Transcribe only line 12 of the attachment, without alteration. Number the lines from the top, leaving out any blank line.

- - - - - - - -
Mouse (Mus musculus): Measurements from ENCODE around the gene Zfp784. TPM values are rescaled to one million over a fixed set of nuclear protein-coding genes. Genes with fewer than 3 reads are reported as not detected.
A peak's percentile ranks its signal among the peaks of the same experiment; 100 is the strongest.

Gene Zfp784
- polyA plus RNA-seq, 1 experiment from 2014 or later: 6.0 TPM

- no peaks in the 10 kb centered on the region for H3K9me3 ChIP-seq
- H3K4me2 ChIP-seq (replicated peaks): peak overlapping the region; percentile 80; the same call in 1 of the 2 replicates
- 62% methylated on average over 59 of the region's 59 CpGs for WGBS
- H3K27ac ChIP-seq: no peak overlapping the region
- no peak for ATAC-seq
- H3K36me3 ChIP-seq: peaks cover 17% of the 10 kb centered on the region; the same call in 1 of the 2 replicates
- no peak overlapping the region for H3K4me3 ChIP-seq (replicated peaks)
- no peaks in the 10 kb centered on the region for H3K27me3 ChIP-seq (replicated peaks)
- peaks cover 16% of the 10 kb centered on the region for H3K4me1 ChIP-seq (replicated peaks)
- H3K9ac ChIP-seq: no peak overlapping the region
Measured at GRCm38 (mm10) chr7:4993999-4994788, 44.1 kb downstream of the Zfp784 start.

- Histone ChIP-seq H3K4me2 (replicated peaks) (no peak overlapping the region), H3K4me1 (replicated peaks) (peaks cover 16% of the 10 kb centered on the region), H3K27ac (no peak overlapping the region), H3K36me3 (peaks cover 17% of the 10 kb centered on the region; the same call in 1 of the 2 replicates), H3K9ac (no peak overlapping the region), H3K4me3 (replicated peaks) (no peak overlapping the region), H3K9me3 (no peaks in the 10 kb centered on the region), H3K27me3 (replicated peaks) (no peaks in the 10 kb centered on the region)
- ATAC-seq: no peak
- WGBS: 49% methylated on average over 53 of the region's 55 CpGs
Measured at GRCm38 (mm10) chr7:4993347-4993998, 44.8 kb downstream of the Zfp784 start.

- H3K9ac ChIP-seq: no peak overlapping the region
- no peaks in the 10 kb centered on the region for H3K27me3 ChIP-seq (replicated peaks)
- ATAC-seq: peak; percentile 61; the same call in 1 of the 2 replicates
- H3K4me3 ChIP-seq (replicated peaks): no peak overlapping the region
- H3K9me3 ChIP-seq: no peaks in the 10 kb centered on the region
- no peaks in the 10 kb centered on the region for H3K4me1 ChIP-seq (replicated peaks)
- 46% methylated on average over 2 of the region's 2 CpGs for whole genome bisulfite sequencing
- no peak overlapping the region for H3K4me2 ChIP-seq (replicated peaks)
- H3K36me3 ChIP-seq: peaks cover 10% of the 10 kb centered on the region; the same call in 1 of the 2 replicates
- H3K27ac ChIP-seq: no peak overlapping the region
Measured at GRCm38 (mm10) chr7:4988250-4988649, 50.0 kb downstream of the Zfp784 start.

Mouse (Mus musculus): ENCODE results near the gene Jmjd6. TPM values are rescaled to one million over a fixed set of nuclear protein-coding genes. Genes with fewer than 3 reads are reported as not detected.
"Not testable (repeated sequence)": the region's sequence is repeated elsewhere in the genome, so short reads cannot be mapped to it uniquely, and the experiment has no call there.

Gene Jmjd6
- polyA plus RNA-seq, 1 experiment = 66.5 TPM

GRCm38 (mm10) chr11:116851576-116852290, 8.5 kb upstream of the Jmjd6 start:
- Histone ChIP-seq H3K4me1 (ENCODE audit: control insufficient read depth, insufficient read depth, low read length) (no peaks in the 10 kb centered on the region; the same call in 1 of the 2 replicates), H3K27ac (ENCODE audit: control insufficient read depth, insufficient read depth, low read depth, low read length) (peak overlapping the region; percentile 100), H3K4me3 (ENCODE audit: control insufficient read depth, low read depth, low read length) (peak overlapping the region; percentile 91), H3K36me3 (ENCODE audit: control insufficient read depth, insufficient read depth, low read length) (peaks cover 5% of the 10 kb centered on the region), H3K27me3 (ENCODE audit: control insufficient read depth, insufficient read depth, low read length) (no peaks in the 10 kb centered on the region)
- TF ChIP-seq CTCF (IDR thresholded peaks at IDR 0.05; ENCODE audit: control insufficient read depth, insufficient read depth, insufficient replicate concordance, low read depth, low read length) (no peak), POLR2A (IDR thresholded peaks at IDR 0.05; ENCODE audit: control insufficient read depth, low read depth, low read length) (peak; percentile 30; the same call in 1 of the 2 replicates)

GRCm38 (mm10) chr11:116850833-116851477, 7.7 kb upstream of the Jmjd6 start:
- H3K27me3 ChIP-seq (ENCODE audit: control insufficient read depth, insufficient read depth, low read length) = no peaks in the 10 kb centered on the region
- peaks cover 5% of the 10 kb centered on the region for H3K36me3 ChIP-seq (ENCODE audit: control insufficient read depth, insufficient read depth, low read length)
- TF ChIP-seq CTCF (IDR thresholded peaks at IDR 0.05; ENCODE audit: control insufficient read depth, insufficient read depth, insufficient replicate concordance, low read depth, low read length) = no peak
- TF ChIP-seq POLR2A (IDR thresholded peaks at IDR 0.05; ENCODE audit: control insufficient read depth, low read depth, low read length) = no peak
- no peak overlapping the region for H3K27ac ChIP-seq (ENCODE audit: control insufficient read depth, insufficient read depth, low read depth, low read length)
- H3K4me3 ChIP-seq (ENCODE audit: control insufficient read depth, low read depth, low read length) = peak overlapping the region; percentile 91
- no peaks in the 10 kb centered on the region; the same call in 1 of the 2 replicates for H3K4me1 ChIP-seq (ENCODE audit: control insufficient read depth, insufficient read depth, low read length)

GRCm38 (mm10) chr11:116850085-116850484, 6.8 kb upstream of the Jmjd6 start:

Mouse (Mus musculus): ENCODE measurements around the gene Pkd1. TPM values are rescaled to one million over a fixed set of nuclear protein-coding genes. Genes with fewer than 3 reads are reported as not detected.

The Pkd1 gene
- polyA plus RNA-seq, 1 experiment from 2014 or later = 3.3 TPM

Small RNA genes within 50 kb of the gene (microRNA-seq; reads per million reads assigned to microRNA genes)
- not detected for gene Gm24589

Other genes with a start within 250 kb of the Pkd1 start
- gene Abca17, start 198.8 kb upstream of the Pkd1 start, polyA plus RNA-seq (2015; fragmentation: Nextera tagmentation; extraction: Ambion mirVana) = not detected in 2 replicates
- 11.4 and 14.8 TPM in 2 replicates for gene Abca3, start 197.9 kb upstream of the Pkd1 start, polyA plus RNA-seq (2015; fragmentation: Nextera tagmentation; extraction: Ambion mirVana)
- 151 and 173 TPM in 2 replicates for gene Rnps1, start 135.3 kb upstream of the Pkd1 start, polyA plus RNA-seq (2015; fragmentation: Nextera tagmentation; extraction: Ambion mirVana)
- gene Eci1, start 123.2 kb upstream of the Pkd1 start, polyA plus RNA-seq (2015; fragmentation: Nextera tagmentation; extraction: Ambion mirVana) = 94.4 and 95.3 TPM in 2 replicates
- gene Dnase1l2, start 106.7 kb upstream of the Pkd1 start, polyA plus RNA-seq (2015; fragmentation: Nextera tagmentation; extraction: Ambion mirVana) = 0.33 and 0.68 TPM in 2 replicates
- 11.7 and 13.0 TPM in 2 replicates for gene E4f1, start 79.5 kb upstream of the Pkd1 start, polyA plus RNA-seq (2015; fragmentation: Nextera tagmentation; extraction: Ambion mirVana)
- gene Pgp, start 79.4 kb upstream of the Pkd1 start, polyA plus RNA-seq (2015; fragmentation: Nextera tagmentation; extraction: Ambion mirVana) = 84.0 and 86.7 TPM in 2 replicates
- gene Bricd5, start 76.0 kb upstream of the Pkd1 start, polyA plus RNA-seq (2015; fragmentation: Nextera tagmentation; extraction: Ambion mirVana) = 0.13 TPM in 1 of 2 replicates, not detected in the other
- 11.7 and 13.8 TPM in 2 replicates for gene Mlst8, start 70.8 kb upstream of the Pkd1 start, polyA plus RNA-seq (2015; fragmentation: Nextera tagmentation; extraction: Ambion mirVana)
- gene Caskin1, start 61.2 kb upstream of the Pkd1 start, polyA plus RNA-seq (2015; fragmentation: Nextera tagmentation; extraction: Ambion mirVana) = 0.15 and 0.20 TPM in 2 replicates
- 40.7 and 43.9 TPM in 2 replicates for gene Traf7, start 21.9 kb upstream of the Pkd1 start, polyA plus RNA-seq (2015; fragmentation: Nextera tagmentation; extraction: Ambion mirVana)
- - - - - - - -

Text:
- no peaks in the 10 kb centered on the region for H3K27me3 ChIP-seq (replicated peaks)